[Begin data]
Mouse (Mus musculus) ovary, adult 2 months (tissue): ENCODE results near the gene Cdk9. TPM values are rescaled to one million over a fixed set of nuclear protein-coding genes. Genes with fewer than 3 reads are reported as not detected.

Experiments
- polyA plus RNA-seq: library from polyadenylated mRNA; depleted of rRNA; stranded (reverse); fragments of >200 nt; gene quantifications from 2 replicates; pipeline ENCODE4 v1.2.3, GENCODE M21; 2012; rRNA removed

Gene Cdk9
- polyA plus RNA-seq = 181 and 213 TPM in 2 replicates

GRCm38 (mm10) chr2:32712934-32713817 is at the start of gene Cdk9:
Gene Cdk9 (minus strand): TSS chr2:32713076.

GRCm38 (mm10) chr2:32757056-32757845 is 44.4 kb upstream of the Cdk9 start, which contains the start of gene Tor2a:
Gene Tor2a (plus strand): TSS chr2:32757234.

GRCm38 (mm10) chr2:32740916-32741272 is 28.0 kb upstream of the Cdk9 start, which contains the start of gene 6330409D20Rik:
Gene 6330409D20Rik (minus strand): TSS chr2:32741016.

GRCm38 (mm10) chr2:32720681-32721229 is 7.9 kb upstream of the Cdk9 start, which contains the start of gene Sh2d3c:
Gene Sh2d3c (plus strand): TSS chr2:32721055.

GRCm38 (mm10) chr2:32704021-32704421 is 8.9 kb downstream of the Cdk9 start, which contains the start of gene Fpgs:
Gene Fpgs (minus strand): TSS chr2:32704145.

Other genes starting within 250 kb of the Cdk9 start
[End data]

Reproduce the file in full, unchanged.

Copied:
Mouse (Mus musculus) ovary, adult 2 months (tissue): ENCODE results near the gene Cdk9. TPM values are rescaled to one million over a fixed set of nuclear protein-coding genes. Genes with fewer than 3 reads are reported as not detected.

Experiments
- polyA plus RNA-seq: library from polyadenylated mRNA; depleted of rRNA; stranded (reverse); fragments of >200 nt; gene quantifications from 2 replicates; pipeline ENCODE4 v1.2.3, GENCODE M21; 2012; rRNA removed

Gene Cdk9
- polyA plus RNA-seq = 181 and 213 TPM in 2 replicates

GRCm38 (mm10) chr2:32712934-32713817 is at the start of gene Cdk9:
Gene Cdk9 (minus strand): TSS chr2:32713076.

GRCm38 (mm10) chr2:32757056-32757845 is 44.4 kb upstream of the Cdk9 start, which contains the start of gene Tor2a:
Gene Tor2a (plus strand): TSS chr2:32757234.

GRCm38 (mm10) chr2:32740916-32741272 is 28.0 kb upstream of the Cdk9 start, which contains the start of gene 6330409D20Rik:
Gene 6330409D20Rik (minus strand): TSS chr2:32741016.

GRCm38 (mm10) chr2:32720681-32721229 is 7.9 kb upstream of the Cdk9 start, which contains the start of gene Sh2d3c:
Gene Sh2d3c (plus strand): TSS chr2:32721055.

GRCm38 (mm10) chr2:32704021-32704421 is 8.9 kb downstream of the Cdk9 start, which contains the start of gene Fpgs:
Gene Fpgs (minus strand): TSS chr2:32704145.

Other genes starting within 250 kb of the Cdk9 start